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Soldiers shoot up the mob

Posted on 13/4/2009 | 1495 reads
The 'red shirts' just clashed with the army under the expressway at Din Daeng, near my apartment. Apparently a few people were shot, though there aren't too many details yet.

I was just starting to move house to my new apartment in town when the tanks started rolling out. So I spent last night sleeping on the floor in the new place (no furniture yet!).

I won't be going out today as the roads are probably not a good place to be. Fortunately there is a free wireless hotspot signal leaking into my place, so at least I'll be able to keep up with what's going on.

Crushdepth.

Internet censorship: An arms race the government will lose

Posted on 28/3/2009 | 1645 reads
The Australian government has decided they are going to censor content on the internet. The main problem is, of course, that this is not technically feasible. If you were a logical type of person you might expect the debate to kind of end right there but nooooo no no. That would make too much sense. This is one dead horse that we are going to ride!

Lets start by considering the progress in internet censorship made by other countries: The Chinese had a pretty good shot with their Great Firewall and are the clear leaders in the field. Vietnam and Myanmar are also pretty heavy handed, while Thailand makes token attempts to censor content. I've played with all of these during my travels and they are all circumvented by the most trivial and ordinary of means. Nobody has been able to make it work, and some of these countries have tried pretty hard. (My local censorship laws forbid discussion of the means, even though this is kind of like forbidding discussion about orange juice).

But this shouldn't come as a suprise. I don't know anyone who works with the internet who thinks that content censorship is possible. A lot of respected technical people have made representations to the government explaining that it just won't work. The Australian internet police dont think it will work. All major ISPs have indicated have advised that it wont work and none are participating in the governments technology trials. The few minor ISPs that have agreed to participate are doing so to demonstrate that...it wont work. The governments own trials of filtering technologies were a disaster, for example:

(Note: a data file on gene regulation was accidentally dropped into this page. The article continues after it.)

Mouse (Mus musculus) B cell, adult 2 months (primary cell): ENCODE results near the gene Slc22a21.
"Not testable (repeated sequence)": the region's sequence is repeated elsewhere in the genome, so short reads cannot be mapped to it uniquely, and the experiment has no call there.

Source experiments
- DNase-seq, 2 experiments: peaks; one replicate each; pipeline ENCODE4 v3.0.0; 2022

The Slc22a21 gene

Quote:

The median network degradation of the tested filters dropped indicating a significant improvement since the previous trial. The performance or network degradation for one of the tested products was less than 2%, whilst three products were less than 30% and two products were in excess of 75%.

Source: Senator Conroys website
.

If a 75% drop in network performance is an improvement then one presumes the first filtering technologies trialled were various models of bolt cutters?

Despite the obvious futility of it all, the government still isnt listening. They're determined to save Australian children from pornography and all that. Or so they claim. The notion of internet censorship is so patently stupid, that you have to wonder if it is just a cover story for some other agenda. The installation of automated content scanning technologies opens up all kinds of new and interesting surveillance opportunities for the police and other government agencies. Is this the kind of surveillance capability we want our government to have? Hmm...

Moving along from technical infeasibility, there are some serious concerns about the lack of transparency by the censors. There is a list of banned websites that contain illegal or unwanted content. The list is secret. There is no way to find out if your own website is on the list. If your site does get banned, there is no procedure to challenge the listing or to get delisted in the case of error. And there has been no clear explanation from the Minister about what exactly constitutes unwanted content. [Edit: The secret list was published by Wikileaks, and it does indeed contain plenty of errors].